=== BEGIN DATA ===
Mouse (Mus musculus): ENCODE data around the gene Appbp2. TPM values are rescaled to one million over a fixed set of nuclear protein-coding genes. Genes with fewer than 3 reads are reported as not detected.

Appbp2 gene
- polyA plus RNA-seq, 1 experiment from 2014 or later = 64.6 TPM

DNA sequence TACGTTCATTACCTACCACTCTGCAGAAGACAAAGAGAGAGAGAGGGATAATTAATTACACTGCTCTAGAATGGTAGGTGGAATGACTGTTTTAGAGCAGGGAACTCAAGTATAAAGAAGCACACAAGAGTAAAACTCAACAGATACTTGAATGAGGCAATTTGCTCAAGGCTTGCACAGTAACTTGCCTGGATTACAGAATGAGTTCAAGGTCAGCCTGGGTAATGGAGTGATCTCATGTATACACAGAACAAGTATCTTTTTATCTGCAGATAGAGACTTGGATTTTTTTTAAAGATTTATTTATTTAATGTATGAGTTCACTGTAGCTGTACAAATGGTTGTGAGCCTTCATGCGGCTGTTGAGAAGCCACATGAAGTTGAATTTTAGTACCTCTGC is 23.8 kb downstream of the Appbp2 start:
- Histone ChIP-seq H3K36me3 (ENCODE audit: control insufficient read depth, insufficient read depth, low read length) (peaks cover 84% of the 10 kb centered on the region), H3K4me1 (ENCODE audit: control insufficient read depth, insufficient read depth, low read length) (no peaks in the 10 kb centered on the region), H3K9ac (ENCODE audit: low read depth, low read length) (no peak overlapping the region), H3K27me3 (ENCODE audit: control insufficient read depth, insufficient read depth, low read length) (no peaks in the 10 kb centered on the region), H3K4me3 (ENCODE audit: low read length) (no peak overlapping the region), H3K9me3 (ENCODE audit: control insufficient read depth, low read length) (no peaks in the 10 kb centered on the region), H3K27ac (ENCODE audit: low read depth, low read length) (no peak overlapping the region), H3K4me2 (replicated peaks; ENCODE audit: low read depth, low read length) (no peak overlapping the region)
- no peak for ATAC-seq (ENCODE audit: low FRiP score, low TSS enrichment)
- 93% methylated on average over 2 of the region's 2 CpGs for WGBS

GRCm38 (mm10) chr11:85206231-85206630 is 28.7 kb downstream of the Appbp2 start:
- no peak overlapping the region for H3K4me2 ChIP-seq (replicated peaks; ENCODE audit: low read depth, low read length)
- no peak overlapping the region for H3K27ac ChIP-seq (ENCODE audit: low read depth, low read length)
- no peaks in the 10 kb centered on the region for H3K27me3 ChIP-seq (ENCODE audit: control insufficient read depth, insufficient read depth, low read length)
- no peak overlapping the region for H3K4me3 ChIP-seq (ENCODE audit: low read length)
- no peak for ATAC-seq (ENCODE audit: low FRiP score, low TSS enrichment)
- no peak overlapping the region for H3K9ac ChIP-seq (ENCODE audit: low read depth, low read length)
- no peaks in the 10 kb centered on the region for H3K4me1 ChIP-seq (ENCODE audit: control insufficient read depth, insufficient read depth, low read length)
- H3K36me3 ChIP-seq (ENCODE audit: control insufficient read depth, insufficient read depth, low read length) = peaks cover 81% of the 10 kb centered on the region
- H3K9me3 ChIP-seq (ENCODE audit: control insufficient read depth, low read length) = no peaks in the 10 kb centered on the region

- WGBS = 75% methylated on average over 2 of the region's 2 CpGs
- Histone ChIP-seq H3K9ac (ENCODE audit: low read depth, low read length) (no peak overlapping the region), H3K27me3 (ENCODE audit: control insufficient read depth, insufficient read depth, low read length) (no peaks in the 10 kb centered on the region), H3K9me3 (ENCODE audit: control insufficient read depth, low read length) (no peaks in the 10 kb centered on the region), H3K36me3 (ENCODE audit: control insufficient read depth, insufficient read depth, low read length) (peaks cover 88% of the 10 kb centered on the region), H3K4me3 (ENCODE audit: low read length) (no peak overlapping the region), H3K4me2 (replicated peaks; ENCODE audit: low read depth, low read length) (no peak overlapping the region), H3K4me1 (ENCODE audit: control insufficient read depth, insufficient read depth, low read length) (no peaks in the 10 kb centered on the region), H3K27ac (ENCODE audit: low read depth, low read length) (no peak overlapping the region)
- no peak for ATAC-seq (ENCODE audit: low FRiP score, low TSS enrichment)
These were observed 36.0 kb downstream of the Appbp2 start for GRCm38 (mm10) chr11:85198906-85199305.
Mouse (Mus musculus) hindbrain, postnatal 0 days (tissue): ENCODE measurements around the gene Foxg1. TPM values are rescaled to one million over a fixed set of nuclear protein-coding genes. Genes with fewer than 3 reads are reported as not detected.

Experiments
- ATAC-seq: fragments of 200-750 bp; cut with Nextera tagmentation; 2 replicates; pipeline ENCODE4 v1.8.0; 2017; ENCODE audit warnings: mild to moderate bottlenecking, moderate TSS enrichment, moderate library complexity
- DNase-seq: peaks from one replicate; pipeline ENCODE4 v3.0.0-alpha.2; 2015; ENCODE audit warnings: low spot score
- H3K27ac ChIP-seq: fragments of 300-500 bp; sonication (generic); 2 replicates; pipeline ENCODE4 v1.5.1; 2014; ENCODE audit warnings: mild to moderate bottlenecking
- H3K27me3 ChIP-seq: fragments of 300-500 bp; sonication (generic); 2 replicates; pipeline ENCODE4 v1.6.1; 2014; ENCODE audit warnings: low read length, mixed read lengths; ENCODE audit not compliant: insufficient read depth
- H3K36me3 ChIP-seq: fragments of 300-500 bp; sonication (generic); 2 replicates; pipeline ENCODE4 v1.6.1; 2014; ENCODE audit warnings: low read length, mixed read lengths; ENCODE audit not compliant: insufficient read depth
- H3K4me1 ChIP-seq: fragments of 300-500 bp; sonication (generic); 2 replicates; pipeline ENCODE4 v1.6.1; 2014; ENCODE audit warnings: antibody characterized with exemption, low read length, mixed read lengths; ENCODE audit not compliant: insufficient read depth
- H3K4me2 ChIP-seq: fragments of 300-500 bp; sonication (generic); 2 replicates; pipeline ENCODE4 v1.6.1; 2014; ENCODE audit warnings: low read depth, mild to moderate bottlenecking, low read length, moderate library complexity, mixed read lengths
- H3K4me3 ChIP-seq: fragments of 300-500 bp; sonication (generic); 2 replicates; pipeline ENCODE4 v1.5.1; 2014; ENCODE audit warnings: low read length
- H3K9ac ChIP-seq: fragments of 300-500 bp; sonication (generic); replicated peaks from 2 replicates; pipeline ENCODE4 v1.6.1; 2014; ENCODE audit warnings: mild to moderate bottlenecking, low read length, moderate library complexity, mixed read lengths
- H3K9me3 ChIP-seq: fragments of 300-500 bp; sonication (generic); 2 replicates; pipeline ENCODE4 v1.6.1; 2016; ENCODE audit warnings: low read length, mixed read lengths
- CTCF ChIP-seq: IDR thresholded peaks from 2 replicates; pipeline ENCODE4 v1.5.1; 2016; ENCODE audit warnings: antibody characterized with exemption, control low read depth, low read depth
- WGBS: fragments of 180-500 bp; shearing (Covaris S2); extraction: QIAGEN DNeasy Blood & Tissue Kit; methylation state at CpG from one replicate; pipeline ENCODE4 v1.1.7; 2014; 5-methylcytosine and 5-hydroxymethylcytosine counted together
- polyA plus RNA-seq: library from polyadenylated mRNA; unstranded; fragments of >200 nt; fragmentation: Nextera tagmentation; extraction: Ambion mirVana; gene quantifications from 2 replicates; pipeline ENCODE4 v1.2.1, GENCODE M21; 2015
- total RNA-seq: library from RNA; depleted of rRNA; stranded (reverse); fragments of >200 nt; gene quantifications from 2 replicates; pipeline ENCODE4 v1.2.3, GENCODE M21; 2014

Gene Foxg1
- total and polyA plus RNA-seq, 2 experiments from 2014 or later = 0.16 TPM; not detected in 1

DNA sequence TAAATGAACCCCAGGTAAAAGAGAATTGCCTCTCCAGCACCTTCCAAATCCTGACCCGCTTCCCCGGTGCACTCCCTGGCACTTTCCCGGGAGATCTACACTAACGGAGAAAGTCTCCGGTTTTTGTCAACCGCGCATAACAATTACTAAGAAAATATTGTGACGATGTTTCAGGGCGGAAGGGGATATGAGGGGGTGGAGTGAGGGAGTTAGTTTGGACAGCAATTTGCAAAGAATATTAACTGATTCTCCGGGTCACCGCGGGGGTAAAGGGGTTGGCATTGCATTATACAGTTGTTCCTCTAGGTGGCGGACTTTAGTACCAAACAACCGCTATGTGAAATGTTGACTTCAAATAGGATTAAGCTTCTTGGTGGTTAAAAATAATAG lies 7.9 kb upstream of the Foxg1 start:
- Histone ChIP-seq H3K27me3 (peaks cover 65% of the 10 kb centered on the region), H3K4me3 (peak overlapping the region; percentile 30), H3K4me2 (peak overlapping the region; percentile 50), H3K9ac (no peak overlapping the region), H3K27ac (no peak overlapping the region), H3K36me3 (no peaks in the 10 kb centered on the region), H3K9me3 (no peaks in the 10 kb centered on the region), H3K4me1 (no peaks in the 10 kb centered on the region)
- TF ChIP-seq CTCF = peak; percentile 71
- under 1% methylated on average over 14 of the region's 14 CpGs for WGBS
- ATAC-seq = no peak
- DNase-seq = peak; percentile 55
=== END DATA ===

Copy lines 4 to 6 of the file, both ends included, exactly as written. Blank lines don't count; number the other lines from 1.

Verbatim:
DNA sequence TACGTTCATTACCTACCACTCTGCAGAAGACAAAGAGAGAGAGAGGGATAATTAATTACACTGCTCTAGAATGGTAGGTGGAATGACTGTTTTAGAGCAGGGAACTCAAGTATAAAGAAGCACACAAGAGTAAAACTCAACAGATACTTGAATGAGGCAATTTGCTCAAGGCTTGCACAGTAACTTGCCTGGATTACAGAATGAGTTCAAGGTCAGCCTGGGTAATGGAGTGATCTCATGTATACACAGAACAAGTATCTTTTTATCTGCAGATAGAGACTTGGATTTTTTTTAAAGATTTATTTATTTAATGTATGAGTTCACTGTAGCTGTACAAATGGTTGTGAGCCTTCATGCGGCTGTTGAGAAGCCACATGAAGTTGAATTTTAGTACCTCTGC is 23.8 kb downstream of the Appbp2 start:
- Histone ChIP-seq H3K36me3 (ENCODE audit: control insufficient read depth, insufficient read depth, low read length) (peaks cover 84% of the 10 kb centered on the region), H3K4me1 (ENCODE audit: control insufficient read depth, insufficient read depth, low read length) (no peaks in the 10 kb centered on the region), H3K9ac (ENCODE audit: low read depth, low read length) (no peak overlapping the region), H3K27me3 (ENCODE audit: control insufficient read depth, insufficient read depth, low read length) (no peaks in the 10 kb centered on the region), H3K4me3 (ENCODE audit: low read length) (no peak overlapping the region), H3K9me3 (ENCODE audit: control insufficient read depth, low read length) (no peaks in the 10 kb centered on the region), H3K27ac (ENCODE audit: low read depth, low read length) (no peak overlapping the region), H3K4me2 (replicated peaks; ENCODE audit: low read depth, low read length) (no peak overlapping the region)
- no peak for ATAC-seq (ENCODE audit: low FRiP score, low TSS enrichment)